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Vijay Merchant (left) with the man who he called his ‘guru: LP Jai © Getty Images

 Laxmidas Purshottamdas ‘LP’ Jai, one of the finest Indian batsmen of the early 1930s, was born April 1, 1902. A strong-willed man off field and an elegant strokeplayer on it, Jai was unfortunate to not play more than a solitary Test for India. One of the early superstars of Bombay cricket — indeed, he led them to the first ever Ranji Trophy title — Jai’s early reputation was built mostly around his spectacular batting performances for Hindus in the Bombay Quadrangular. Abhishek Mukherjee looks back at the man who Vijay Merchant called his ‘guru’.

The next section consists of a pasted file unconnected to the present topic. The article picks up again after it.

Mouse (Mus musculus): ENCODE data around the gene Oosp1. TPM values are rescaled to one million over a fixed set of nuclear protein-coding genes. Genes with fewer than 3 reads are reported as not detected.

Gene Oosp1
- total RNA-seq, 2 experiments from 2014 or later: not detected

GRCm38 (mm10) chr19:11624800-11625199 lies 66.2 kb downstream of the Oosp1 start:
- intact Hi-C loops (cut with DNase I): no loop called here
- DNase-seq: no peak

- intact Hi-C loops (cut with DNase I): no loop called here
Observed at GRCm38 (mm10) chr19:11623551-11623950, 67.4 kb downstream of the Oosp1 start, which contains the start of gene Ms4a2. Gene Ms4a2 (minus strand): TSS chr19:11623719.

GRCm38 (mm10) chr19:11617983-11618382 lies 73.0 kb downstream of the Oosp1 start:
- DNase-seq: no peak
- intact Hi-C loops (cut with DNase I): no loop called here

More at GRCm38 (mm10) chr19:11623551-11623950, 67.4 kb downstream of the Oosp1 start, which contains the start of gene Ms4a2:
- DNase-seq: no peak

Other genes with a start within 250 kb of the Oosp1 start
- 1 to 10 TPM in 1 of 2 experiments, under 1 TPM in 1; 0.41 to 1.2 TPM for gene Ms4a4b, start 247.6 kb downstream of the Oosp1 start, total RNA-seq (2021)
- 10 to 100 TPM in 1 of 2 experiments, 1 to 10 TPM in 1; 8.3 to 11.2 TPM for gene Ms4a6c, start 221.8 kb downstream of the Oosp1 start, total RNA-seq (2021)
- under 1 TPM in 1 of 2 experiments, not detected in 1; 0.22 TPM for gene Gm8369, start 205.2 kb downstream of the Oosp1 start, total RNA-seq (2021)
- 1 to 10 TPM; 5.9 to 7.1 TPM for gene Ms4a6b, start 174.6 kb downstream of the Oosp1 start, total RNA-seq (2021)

1935-36. Jack Ryder’s men were touring India. The side was nowhere close to a full-strength Australian side, but this was not an unofficial ‘Test’ against an all-India representative side, which meant Ryder could rest a few key players. Bombay, champions of the inaugural edition of the Ranji Trophy, played hosts.

The Australians batted first. With Wendell Bill and Francis Bryant both scoring hundreds, Ryder declared on 455 for 8 at lunch on Day Two. Bombay were blown away by Tom Leather’s medium-paced bowling and Fred Mair’s leg-breaks: they reached 55 without loss and 190 for 5, but were eventually bowled out for 241. Ryder asked them to bat again.

Charlie Macartney did not play the match, neither did Ron Oxenham. However, Macartney was there at the ground. He had seen LP Jai score a top-quality 59 (“the exhibition of scientific batsmanship”) in the first innings, but it was not enough to save the match.

Jai knew he had to bat out of his skin to save the match, for the Australians had plenty of time to bat out. He walked out at No. 3, two positions higher than what he had in the first innings. The score read 4 for 1 when he came out. By the time SM Kadri, the other opener, fell for 5, Jai had taken the score to 37.